Landing page trends are becoming more unique and innovative every day. Businesses and individuals alike are using their landing pages to customize their marketing messages to all kinds of different traffic sources and customers. But at the end of the day, every landing page has to have a few traits in common. One of the core traits is clear communication. If someone lands on a page, and all the scannable headlines, attractive imagery, and clever subheadings don’t communicate effectively and in very short order, the viewer is going to be left wondering why they’re even on the page in the first place.
First and foremost, we should be designing experiences that don’t confuse potential customers, but landing pages across the Internet do that very thing. What are people doing to make their information clearer and more direct? We’ve compiled a list of seven new trends in landing page design that are doing just that. They serve to present information to the customer in ways that are direct and succinct, without overwhelming the customer and pushing them away out of boredom or information overload. Let’s take a look at these trends right now, so you can implement them on your own pages.
1. The 2-step Opt-in/Signup
Process This trend has fixed a pretty big issue with landing pages. One-step sign up forms are the traditional way of getting people to create accounts. These are sign-up and opt-in forms that are immediately visible and prominent on the page. The problem is that people are pretty good at filtering out this kind of solicitation on the Internet. What usually ends up happening is that these visible forms send a message to the visitor that the page wants to take from them instead of give them something valuable, which drives them away.
The two-step signup form is different, because it requires that the visitor initiate the process. The signup form only appears when it is clicked on, at which point a form is brought up or a separate page is opened. This trend has been noted to create a 30% increase in conversion rate compared to the one-step method.
2. Retargeting ads
Customers may leave your page without converting, but that doesn’t mean the conversation is done with. Customers will remember your landing page, and good landing pages will get customers ready for future conversion opportunities. Retargeting ads fill this purpose. A retargeting ad is an ad that is displayed to your visitors after they leave your landing page, usually on some kind of social media platform like Facebook. While retargeting ads aren’t actually a part of the landing page, they will help you get those customers the landing page didn’t convert the first time around.
3. Exploit the Halo Effect
Showcasing your customers is an effective way to utilize the halo effect, and it’s a very popular trend on landing pages right now. So what is the halo effect? The halo effect is the bias that influences the way people view one another through the company they keep; good friends create good impressions. Let the visitor know that you have good friends by showing off the popular businesses that you partner with. If you’re in good company, you’re worth reading about.
4. Target the Deciders
Landing pages get a wide variety of visitors, but not every visitor you get is going to have the authority to make a purchasing decision. Good landing pages are recognizing this fact, and they’re incorporating language that speaks directly to managers and leaders. You’ll notice phrases that talk about enabling teams or employees, for instance. Dropbox is a good example of this, their page is full of language like “What can Dropbox for Business do for your team?” and “Employees will pick up Dropbox for Business in no time.” Speak to everybody with your landing page, but particularly those who have authority.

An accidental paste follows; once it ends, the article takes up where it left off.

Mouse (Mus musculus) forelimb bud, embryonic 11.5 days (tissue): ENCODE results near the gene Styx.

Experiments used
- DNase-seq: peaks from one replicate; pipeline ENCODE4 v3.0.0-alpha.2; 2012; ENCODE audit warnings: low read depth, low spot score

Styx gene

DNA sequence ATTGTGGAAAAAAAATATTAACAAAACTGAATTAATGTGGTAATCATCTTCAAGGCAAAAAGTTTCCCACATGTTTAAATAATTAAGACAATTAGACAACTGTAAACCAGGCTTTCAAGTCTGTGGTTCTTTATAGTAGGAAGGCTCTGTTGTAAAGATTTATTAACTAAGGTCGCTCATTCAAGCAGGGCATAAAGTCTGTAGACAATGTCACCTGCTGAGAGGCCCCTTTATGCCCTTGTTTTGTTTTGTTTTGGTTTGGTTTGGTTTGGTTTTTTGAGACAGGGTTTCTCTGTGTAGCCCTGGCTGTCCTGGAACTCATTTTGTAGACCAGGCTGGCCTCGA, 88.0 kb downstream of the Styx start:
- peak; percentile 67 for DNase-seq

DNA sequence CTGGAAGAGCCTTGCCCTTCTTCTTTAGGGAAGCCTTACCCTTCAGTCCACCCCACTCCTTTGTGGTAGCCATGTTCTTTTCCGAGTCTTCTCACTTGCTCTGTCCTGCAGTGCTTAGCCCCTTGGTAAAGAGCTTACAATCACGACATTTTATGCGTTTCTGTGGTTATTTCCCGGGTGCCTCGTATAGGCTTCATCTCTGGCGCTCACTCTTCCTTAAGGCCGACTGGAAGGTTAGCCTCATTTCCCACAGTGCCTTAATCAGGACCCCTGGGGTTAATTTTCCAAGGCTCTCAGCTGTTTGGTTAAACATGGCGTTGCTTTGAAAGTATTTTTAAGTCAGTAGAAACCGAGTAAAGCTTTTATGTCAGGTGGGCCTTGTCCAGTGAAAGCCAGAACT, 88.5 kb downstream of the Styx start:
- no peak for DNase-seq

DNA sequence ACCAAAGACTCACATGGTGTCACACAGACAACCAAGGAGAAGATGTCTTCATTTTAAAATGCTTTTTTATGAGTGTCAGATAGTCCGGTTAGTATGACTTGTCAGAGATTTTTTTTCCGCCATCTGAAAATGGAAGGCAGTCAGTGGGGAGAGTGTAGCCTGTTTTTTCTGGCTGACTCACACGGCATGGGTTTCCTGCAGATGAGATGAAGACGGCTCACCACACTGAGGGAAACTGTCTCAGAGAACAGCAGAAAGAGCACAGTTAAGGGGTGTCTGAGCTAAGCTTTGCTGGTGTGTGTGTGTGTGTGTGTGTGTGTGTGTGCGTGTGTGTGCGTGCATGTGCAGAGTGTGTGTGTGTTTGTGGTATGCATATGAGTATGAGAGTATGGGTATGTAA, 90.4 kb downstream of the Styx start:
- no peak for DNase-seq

5. The WIIWRDIGM formula
This is a classic copy writing formula that’s popping up all over the place these days. It stands for “What Is It? What Result Does It Get Me?” Good landing pages are all answering these questions. This is a good template to follow if you want your visitors to sign up for a specific product or service. It’s very easy to use, and proven to be effective (if not difficult to pronounce).
6. Floating Nav Bars
Landing pages can be filled with information, which means that lots of scrolling can be involved. Floating navigation bars are the popular solution to the navigation problem for long landing pages. Floating nav bars are a navigation bar that remains visible at all times, no matter how far down a visitor scrolls down in the page. They often include links to highlights on that particular page. This helps visitors get to the various bits of information on the page quickly, eliminating the need for tedious scrolling. The easier pages are for visitors to use, the more likely they are to stay.
7. Mobile Friendly Landing Pages
Mobile devices account for over half of all Internet usage. Good landing pages are designed to accommodate this fact in the marketplace. Making a landing page mobile friendly is more than just a trend, it’s becoming an absolute necessity. The benefits to your visitors are obvious, but Google is throwing its hat in the ring as well. Mobile friendly websites will soon start receiving a rank boost in search results and a “mobile-friendly” badge. Mobile friendly landing pages are good for your visitors, and good for your rankings too.
A lot of these trending practices are well known best-practices that have been used by marketing professionals and copy writers for a very long time. Other trends are responses to the changing technological make-up of the market. The universal trend is a friendly and more effective use experience that recognizes the psychological and technological realities of the market. These trends are all worth keeping an eye on, and depending on the specifics of your page, many of them are worth implementation. What landing page trends are you noticing in 2015?